DORA MALECH

Dreaming in New Zealand

I love this tongue as mine (is mine) 
and would all were as I am wont 
to hear here: sex, a quest, great grail, 
for I hear seeks, with no sweat spent 
to search that isn’t sweet, as every 
beck and call’s both song and beak
with which to hold our tune. Winter
wears her well-earned warrior’s clothes,
a season wearing thinner, wetter, 
colder, but still and ever green, here—
she’d not leave her leaves, not shed 
what’s hers though the southerly 
tried and tries to whistle them away.
And since this is my comedy 
of ears, in one and in the other’s 
fate’s to trip again, I’ll claim:
the body is both bread and breed,
as words well said are planted seed
and grow so where we tread is treed,
where each line read remains the reed 
on which the note is played when pressed
to lips, mouth, self-ordained as priest, 
weds wed to we’d and weed and so 
with word grown one forever as even 
the dead remain in deed, wound round
and round in these wet sheets of wind.

Dora Malech convened one of the MA Writing for the Page workshops at Victoria University’s International Institute of Modern Letters in 2007.  She is very happy and grateful that Best New Zealand Poems is willing to consider her an honorary New Zealander (she currently lives in the American Midwest in Iowa City).  Malech earned her BA degree in Fine Arts from Yale University, where she was the recipient of a Frederick M. Clapp Poetry Fellowship.  She earned her MFA degree in Poetry from the University of Iowa Writers’ Workshop, where she was the recipient of a Truman Capote Fellowship, a Teaching-Writing Fellowship, and a Glenn Schaeffer Poetry Award.  Her poems have appeared or are forthcoming in numerous publications, including PoetryThe New YorkerSportDenver QuarterlyAmerican Letters & Commentary, and The Yale Review.  In 2007, her poems were anthologized in Best New Poets 2007: 50 Poems from Emerging Writers and Kaupapa: New Zealand Poets, Global Issues.  Her work was recently accepted for the forthcoming Yale Anthology of Younger American Poets as well.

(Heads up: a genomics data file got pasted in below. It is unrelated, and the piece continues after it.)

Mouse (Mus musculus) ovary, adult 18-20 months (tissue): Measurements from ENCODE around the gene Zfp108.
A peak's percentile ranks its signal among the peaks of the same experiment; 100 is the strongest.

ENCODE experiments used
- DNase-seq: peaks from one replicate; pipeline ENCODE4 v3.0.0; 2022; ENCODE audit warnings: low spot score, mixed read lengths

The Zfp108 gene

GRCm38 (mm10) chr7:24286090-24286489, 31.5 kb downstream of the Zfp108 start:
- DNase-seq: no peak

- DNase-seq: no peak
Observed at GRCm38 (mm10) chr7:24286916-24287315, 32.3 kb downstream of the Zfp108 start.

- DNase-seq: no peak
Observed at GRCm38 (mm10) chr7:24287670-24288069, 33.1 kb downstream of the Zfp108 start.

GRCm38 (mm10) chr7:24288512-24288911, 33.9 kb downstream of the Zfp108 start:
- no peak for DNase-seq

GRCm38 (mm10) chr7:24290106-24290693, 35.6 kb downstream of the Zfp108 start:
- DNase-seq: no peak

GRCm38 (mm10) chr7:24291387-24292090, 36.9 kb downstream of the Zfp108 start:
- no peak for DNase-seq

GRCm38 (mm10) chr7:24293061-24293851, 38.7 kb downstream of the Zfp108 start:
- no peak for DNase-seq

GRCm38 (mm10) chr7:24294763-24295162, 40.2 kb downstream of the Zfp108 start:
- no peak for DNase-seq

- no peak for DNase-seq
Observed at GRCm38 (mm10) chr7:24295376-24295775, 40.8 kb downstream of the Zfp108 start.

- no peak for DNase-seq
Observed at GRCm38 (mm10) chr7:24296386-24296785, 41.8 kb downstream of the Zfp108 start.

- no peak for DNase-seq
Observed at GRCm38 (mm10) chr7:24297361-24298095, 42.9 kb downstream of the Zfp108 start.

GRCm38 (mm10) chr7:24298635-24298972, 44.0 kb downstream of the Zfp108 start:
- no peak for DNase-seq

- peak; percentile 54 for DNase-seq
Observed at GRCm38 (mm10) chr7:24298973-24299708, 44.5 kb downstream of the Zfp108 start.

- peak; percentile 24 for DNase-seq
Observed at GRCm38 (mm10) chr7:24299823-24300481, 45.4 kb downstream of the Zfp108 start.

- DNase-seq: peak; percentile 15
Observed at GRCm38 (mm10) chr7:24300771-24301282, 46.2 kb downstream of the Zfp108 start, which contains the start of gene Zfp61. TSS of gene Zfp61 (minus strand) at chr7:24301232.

Malech comments: ‘I know I’m not the only writer or artist who takes pleasure in “happy accidents”—the typo that ends up being more interesting than the word that was actually intended or the clumsy splash of paint that ends up being just what the composition was missing.  The poem “Dreaming in New Zealand” came from a series of these happy accidents:  a persistent mis-hearing of a vowel sound that my American ear pronounces slightly differently from some New Zealand tongues.  These “mis-hearings” began to take on a life of their own in my imagination, as their rhymes made a kind of reason, and their sounds made a kind of sense.’

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Links

Best New Poets 2007: 50 Poems From Emerging Poets
Poetry Foundation author profile